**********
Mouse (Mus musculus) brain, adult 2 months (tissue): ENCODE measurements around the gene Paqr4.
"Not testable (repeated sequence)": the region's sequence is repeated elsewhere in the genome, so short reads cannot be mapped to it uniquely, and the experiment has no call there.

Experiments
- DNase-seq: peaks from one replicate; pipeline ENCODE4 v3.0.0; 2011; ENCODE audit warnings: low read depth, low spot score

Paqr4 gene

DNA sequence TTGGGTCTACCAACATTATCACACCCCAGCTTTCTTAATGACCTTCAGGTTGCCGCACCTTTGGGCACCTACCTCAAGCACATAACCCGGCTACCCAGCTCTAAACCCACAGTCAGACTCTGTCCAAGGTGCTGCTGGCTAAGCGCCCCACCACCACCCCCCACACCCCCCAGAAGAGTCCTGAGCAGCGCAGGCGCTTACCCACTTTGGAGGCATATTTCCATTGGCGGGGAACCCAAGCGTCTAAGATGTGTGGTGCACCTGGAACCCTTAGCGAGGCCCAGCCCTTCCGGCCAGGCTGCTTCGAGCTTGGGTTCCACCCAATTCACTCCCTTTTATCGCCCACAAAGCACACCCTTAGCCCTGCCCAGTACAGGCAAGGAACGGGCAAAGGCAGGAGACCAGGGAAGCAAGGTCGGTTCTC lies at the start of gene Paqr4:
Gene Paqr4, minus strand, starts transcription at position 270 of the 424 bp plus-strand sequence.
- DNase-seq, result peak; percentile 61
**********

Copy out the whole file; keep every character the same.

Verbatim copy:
Mouse (Mus musculus) brain, adult 2 months (tissue): ENCODE measurements around the gene Paqr4.
"Not testable (repeated sequence)": the region's sequence is repeated elsewhere in the genome, so short reads cannot be mapped to it uniquely, and the experiment has no call there.

Experiments
- DNase-seq: peaks from one replicate; pipeline ENCODE4 v3.0.0; 2011; ENCODE audit warnings: low read depth, low spot score

Paqr4 gene

DNA sequence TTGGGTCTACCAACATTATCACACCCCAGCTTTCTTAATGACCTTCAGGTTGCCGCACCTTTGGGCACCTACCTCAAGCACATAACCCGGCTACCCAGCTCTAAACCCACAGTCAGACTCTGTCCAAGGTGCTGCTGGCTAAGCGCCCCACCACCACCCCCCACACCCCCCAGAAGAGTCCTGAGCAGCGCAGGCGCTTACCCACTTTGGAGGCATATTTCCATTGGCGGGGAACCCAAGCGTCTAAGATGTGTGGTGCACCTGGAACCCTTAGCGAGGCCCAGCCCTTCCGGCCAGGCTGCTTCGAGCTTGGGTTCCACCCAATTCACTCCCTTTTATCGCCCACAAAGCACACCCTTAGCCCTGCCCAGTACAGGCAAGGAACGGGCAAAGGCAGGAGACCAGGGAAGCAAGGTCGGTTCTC lies at the start of gene Paqr4:
Gene Paqr4, minus strand, starts transcription at position 270 of the 424 bp plus-strand sequence.
- DNase-seq, result peak; percentile 61